● be reflective and autonomous in their language learning, and become actively involved in monitoring and assessing their progress
    ● appreciate their own and other cultures
    ● develop skills that they can apply to other areas of study and to their lives
    ● The outcomes of Junior Cycle MFL are divided into 3 strands:

    Strand 1 Communicative Competence
    Strand 2 Language Awareness
    Strand 3 Socio-cultural knowledge and inter-cultural awareness

    ● The 1st year textbook used for French is ‘Ça Roule! 1’ by Edco (textbook and workbook) and in 2nd and 3rd year ‘Ça Roule 2!’ by Edco (textbook and workbook).
    ● The 1st year textbook used for Spanish is ‘Qué Pasa 1’ by Edco (textbook and workbook) and in 2nd and 3rd year year ‘Qué Pasa 2’ by Edco (textbook and workbook).
    ● MFL department endeavours to create a ‘food day’ once yearly, whereby students are encouraged to bring in authentic cuisine of the country. A pop-up canteen, run by Transition Years, is opened to the school, so all can sample the food, thus spreading socio-cultural awareness throughout the school environment.


    CBA1: Oral Communication
    ● Towards the end of second year, over a period of 3 weeks, students in consultation with their teacher, prepare a role-play, interview, or presentation (followed by Q&A session) or a conversation in response to stimulus material.
    ● Students can be in pairs or small groups.
    ● The purpose of this Classroom-Based Assessment is for the student to demonstrate the skills of oral production and oral interaction. Other skills may be developed, e.g. reading, writing, listening, basic research.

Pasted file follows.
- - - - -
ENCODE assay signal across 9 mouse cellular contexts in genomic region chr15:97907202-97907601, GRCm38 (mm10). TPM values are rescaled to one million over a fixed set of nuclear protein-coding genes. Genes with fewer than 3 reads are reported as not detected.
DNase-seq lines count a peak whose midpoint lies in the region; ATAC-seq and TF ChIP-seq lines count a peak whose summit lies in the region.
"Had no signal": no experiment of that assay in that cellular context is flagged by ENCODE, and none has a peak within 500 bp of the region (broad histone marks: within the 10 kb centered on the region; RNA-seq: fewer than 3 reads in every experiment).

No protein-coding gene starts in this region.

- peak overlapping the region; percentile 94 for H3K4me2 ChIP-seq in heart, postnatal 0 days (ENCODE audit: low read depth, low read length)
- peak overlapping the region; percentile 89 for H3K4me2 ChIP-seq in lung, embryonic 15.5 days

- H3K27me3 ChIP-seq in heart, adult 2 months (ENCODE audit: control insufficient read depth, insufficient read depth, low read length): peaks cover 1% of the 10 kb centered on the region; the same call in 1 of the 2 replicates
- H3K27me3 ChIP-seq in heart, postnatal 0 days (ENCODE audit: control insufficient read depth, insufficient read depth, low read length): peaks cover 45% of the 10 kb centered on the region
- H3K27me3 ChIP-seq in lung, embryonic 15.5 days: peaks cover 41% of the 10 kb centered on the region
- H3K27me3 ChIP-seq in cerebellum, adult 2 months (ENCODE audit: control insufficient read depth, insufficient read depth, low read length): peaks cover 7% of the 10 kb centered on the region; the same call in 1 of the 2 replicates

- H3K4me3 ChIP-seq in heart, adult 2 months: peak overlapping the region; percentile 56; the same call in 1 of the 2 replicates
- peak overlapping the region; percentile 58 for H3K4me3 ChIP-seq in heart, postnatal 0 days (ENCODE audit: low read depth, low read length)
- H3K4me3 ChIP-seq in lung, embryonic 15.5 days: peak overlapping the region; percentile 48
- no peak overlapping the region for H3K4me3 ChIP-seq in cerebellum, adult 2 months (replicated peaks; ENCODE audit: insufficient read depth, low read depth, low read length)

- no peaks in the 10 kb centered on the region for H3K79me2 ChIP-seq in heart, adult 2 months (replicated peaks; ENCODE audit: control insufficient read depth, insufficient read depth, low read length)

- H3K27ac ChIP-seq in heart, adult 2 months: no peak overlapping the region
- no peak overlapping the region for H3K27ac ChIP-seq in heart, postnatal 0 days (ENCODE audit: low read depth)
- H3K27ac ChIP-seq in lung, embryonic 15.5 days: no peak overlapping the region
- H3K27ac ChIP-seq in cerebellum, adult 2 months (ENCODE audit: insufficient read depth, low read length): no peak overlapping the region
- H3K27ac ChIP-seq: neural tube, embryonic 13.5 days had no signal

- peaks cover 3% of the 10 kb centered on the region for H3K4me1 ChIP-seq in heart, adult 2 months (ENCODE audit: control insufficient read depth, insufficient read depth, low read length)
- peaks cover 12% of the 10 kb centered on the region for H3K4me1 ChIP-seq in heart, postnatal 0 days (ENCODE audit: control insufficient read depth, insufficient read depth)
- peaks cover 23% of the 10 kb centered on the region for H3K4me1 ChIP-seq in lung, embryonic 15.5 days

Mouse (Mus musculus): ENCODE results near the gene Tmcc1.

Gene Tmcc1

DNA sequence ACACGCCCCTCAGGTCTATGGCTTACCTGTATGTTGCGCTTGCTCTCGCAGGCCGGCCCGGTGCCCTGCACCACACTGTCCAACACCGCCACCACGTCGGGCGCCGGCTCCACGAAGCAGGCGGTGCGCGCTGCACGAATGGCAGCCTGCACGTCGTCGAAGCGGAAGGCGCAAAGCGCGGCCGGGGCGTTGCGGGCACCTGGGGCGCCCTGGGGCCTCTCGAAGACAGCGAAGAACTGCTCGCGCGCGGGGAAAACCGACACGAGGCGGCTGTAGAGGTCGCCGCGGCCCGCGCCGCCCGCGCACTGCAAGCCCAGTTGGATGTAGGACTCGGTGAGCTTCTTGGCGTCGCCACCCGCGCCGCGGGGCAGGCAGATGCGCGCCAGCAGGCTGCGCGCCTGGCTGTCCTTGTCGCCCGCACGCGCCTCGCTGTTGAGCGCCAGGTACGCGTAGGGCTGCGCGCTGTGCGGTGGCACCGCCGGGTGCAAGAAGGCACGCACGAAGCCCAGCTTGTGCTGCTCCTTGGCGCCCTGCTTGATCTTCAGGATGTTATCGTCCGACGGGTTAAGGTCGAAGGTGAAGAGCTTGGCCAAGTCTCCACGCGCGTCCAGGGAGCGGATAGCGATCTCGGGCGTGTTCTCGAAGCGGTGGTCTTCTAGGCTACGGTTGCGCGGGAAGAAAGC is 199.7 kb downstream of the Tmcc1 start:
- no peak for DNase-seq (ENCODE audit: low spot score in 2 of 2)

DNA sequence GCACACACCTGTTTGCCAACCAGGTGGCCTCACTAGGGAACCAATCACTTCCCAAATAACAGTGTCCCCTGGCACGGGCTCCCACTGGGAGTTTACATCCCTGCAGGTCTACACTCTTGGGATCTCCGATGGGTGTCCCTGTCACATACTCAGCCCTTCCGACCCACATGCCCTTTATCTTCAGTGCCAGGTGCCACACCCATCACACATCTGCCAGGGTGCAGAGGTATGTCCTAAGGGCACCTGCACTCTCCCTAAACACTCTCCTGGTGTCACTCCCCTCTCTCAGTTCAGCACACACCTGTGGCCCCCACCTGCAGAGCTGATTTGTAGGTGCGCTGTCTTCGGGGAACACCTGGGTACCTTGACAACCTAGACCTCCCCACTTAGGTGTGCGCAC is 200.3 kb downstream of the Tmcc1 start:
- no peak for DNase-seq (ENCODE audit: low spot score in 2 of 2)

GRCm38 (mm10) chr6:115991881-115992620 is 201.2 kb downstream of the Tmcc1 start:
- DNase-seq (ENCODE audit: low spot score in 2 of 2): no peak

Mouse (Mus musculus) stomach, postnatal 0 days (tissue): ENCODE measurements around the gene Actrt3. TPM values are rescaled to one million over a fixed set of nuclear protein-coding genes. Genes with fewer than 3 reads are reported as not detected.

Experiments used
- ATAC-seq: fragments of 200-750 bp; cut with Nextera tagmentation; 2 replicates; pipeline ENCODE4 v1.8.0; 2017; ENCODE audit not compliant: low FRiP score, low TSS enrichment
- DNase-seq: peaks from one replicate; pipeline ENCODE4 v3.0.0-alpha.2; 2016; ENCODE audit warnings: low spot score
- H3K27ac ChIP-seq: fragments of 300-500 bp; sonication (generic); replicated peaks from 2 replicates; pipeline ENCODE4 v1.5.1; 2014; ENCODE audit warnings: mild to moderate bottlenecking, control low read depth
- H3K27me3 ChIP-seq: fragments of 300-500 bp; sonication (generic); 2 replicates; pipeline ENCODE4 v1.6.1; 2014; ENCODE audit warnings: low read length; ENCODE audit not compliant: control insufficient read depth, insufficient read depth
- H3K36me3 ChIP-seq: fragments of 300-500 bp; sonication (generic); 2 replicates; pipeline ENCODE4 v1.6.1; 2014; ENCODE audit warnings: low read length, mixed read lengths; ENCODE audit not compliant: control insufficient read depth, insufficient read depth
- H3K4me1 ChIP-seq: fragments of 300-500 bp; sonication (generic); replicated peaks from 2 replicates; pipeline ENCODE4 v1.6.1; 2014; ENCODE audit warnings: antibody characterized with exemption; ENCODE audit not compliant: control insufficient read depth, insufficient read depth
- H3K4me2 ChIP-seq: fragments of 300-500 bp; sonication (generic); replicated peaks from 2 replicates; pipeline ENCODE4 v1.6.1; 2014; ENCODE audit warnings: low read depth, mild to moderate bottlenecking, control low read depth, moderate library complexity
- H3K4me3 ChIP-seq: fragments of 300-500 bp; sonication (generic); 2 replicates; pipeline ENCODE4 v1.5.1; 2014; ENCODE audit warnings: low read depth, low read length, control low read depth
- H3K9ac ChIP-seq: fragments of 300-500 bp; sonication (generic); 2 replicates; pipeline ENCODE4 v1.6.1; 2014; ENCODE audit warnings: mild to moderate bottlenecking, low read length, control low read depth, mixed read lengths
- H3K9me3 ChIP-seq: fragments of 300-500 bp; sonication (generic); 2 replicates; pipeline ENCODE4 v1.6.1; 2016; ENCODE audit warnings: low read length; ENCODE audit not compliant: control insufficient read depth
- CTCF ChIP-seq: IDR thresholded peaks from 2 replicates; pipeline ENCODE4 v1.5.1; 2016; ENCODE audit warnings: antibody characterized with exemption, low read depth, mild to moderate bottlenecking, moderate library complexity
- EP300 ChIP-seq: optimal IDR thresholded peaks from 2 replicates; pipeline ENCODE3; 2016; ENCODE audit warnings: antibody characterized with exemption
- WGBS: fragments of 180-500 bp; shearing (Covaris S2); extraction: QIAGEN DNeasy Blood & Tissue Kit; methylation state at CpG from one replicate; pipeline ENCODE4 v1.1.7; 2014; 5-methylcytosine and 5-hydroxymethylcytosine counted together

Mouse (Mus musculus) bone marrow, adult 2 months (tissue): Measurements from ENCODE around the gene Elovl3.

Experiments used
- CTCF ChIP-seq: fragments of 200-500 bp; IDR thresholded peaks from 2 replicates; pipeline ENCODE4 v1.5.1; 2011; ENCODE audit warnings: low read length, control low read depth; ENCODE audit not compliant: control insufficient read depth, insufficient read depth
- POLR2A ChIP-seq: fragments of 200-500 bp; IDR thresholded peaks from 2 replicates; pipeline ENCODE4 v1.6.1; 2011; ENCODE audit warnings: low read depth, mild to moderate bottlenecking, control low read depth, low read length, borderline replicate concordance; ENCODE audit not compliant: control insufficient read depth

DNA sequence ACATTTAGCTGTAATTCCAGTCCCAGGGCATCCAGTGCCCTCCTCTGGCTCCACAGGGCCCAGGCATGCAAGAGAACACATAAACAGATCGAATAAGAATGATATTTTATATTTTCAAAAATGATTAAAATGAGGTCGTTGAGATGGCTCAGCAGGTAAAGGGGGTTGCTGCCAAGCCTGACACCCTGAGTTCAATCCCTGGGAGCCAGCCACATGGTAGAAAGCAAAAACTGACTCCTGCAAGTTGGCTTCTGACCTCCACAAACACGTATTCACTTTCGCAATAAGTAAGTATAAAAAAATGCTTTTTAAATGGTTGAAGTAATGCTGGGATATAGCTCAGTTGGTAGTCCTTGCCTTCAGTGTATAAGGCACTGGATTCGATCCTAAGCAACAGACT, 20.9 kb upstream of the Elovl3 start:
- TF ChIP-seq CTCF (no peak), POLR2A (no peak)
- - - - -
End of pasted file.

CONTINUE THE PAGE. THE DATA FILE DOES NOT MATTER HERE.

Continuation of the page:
● Students will focus on an aspect of the target language country(ies) or culture; or on a simulation of an experience in a target language country; or on a topic or stimulus of interest.
    ● Expectations of the standard they achieve will be at a level appropriate to their age and experience at that stage in their language learning in junior cycle.
    ● This assessment is summative with formative value: the CBAs are recorded, a SLAR is held with at least one other MFL teacher, and one of the 4 descriptors is given: Exceptional, above expectations, in line with expectations & yet to meet expectations.
    ● This descriptor will be stated on the student’s Junior Cert Profile of Achievement.

    CBA 2: Student Language Portfolio
    ● The student language portfolio will include a broad range of items, such as written texts, projects, audio-visual materials, learning logs, student reflections and learning goals.
    ● The student’s created texts may be presented in different formats—handwritten, digital, multi-modal, and so on. Students learn a lot from the process of language acquisition when they are taught how to use a portfolio to document and reflect on their learning.
    ● This portfolio, arising from normal classwork, is built up from first year, however only texts from second and third year can be used for the portfolio.
    ● 3 texts, which represent your best work must be included in the portfolio (students may consult with the teacher as to which items represent best work.)
    ● At least one text must be oral (audio or video)
    ● At least one text must show some awareness of the culture or country/countries of the language you are learning (spoken or a written)